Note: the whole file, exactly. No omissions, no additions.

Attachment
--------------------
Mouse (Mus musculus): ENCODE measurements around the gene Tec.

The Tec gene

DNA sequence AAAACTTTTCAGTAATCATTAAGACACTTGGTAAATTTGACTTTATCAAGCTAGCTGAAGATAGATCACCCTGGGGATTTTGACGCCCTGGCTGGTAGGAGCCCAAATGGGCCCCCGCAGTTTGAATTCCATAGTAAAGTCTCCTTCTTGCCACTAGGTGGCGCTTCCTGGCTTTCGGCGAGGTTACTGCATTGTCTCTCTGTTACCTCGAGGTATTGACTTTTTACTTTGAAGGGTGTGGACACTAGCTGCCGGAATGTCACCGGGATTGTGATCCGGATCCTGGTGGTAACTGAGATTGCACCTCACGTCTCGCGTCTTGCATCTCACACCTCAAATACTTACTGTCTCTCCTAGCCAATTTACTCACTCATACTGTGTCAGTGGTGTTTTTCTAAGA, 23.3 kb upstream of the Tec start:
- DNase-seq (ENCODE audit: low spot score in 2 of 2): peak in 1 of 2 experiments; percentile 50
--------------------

Mouse (Mus musculus): ENCODE measurements around the gene Tec.

The Tec gene

DNA sequence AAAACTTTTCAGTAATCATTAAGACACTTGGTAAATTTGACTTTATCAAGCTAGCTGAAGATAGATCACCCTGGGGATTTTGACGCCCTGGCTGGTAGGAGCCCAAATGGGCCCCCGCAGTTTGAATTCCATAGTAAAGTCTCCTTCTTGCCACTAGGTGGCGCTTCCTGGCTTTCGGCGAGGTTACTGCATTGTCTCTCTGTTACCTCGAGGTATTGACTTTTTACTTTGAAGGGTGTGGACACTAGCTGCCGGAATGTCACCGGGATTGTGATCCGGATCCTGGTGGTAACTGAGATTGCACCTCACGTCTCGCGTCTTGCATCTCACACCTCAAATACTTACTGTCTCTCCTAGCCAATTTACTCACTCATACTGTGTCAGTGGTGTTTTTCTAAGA, 23.3 kb upstream of the Tec start:
- DNase-seq (ENCODE audit: low spot score in 2 of 2): peak in 1 of 2 experiments; percentile 50